Untitled Novel by Julie Orringer - Julie Orringer NO SPOILERS

I absolutely LOVE this book! Put it at the top of your pile of books to read. Order it at the library NOW or buy it. You will not regret this purchase! Me, I wish I had bought a prettier edition. This book never lags and it is 600pages long. Lots happens, the plot is chock full with this and that. Me, I don't usually go for plot driven books, but this book has everything. History is so wonderfully interwoven into the primary characters' lives that the history book facts take on a personal dimension. You learn about what happened in Hungary before, during and immediately after WW2. You see, hear and smell Paris and Budapest. You learn about architectural names and theories. You learn about ballet in Hungary during this time period. Even though the writing is plot oriented it also sometimes focuses on the philosophical. What else? It felt authentic. What happened felt very real. The momentum builds and builds and you simply cannot put the book down. Even though much of what happens is horrendous, the book does not leave the reader feeling sad and without hope. There is humor. This book deserves all the hype that currently surrounds it! What a surprise! I loved it. Maude, you are the one who pushed me to read this book - THANK YOU!!!!!! I must pay attention when you tell me to read a book.

On page 367: Here is just one example of lines that get me thinking. Why am I so different?! To the question of whether perhaps a couple should emigrate to the US, the reply is:

“It is almost impossible to get an entry visa now. Even if we could I am not certain I’d want to. Our families are here. I can’t imagine leaving my mother again, particularly now. And it is hard to imagine starting another life in a strange country.”

So many people think this way. Why don’t I? Although such a move IS very difficult it is also exciting and wonderful. I love learning about another culture. The best way to do that is to plop yourself down into that foreign place. Family relationships are strong enough to allow one to do this. You will always love each other, and correspondence is possible and then when you return there is so much to share.

Through page 356: I am STILL enjoying myself. This author knows how to tell a story. You are captivated; you want to know how each character is going to deal with what destiny throws at them! Secondly, ideas are expressed and they get you thinking….. The reader cannot help but ask himself what he would do in such a situation. Thirdly the description of cities is fantastic. You feel as though you are there too! You experience Paris and Budapest and I don’t yet what other cities will be added! Finally there is an abundance of interesting information about architecture, history, dance….. to name but a few topics! How has the author collected such a wide span of ingredients? She seems to really KNOW each subject well. And lastly it is funny sometimes what she dreams up for these characters to do. They print a newspaper, but to know what is in this paper you have to read the book. It is just too funny! You laugh and you cry and you hold your breath. It all seems believable!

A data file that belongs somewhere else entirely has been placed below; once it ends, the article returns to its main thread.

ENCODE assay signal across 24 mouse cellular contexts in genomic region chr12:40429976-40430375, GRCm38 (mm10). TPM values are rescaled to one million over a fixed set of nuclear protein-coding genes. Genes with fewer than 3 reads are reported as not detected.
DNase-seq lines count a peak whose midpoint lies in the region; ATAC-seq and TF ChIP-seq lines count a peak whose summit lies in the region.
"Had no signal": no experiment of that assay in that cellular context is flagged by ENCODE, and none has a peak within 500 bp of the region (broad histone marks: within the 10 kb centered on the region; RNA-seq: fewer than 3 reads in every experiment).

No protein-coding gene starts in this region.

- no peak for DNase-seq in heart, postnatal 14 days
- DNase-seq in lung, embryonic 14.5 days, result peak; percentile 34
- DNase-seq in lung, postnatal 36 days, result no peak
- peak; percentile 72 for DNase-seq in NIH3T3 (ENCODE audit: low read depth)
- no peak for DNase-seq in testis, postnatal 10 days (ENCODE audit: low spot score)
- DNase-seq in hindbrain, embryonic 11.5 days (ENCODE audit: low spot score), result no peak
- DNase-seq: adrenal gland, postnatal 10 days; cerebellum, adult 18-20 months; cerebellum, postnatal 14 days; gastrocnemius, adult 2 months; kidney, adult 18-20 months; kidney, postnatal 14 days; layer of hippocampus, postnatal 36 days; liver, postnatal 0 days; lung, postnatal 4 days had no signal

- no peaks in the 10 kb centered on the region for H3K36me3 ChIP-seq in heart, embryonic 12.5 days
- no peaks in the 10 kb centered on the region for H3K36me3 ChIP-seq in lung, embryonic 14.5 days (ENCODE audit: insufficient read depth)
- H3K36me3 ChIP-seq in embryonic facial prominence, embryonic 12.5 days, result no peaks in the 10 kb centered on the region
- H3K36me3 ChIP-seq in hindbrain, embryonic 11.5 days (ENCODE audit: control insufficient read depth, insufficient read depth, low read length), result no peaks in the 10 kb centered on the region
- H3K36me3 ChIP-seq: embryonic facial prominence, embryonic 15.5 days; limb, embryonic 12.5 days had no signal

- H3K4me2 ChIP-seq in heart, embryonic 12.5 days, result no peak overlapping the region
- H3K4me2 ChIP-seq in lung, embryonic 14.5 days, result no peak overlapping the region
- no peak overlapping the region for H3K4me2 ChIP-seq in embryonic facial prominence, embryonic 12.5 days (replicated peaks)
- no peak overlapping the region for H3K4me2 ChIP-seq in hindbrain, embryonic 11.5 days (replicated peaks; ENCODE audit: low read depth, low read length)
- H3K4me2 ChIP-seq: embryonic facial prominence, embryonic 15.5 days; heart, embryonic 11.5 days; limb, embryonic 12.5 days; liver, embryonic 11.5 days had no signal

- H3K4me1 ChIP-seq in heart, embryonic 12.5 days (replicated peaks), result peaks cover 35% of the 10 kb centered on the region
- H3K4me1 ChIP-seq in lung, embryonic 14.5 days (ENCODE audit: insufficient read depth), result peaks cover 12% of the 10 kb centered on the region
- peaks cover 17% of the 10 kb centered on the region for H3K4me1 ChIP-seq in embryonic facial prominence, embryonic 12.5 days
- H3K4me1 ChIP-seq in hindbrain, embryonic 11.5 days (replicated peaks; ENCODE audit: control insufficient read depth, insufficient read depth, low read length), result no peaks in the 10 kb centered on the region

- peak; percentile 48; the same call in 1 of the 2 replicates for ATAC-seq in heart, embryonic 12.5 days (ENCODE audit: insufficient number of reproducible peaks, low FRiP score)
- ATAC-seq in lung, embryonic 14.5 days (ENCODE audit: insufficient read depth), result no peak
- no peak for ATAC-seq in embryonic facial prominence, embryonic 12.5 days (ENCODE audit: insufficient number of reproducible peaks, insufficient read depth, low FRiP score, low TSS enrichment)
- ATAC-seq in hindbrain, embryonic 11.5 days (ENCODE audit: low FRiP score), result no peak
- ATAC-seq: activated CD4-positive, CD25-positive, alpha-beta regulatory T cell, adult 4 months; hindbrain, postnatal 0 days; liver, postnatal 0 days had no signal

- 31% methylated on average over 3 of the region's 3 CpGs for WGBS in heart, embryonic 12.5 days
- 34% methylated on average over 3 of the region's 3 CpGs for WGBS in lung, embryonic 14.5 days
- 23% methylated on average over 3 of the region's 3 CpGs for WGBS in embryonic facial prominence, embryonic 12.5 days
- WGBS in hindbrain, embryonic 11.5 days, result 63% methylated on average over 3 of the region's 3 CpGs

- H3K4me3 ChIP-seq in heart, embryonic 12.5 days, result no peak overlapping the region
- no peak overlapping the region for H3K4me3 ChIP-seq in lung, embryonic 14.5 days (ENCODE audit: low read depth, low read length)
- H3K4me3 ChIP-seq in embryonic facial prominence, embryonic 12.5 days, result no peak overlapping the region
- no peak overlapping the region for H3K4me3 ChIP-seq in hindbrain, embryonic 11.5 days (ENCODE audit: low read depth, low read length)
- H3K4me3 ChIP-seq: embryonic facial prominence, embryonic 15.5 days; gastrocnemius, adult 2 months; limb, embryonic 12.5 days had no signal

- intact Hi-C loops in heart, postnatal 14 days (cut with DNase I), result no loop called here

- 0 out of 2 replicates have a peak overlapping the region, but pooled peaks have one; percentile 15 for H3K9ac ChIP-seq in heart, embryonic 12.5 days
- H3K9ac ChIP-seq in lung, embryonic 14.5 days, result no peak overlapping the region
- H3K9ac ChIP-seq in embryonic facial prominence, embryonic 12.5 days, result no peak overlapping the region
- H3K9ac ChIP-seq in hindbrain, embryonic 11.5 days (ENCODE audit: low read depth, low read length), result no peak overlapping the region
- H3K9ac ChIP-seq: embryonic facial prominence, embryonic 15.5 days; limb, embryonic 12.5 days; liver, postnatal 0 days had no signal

Through page 45: This book is like sinking into a cozy armchair and then into a whole other world. Pure enjoyment! You don't even have to make a list of character names b/c you are given enticing character descriptions that you cannot confuse or forget. Back to the book, back to Andras and Paris and the Quartier Latin!

Through page 30: I opened this book with trepidation – it is almost 600 pages long, a big hunker of a book. It has gotten rave reviews, but will I like it?! It is about the three Jewish Hungarian Lévi brothers and their paths across Europe through WW2. The eldest, Tibor, remains currently in Budapest awaiting a scholarship so he can begin medical studies in Modena, Italy. The youngest brother, Mátyás, remains at his studies in Debrecen, outside Budapest. Andras, the middle brother, is off to study architecture at the Ecole Spéciale on a scholarship. Already Andras has received a mysterious letter to deliver to a Monsieur C. Morgenstern on rue de Sévigné in Paris and has met Zóltan Novak who runs the theatre Sara-Bernhardt, also in Paris. At the moment Andras only wishes he had paid more attention during his two years studying French. Well, he has arrived in Paris. Paris is picturesquely described, its people, its streets and the high ceiling apartments adorned with ornate caste-iron balconies and zinc mansards.

"…he ventured out into the Quartier Latin and the artfully dishevelled students …." (page 27)

"…he wrapped the orange silk scarf around his neck again and put on a loose jacket of smoke-colored wool." (page 27)

"To get to school he had to pass the Jardin du Luxembourg, past the elaborate Palais, past the fountain and the flowerbeds teeming with large snapdragons and marigolds. Children sailed elegant miniature boats in the fountain…..There were green benches and close-clipped limes, a carousel with painted horses….Andras walked down the rue de Vaugirard, with its art-supply shops and narrow cafés and secondhand bookstores, then down the wide boulevard Raspail with its stately apartment buildings. Already he felt a little more Parisian than he had when he first arrived. He had his apartment key on a cord around his neck, a copy of l'Oeuvre under his arm: He had knotted his scarf the way Józséf Hász had knotted his, and he wore the strap of his leather bag slung diagonally across his chest, in the manner of the students of the Latin Quarter." (page 30)

What one would see in Paris and the Parisians themselves are brought to life by the author's words. Also well described is the mounting political tension, prior to WW2. It is now 1937.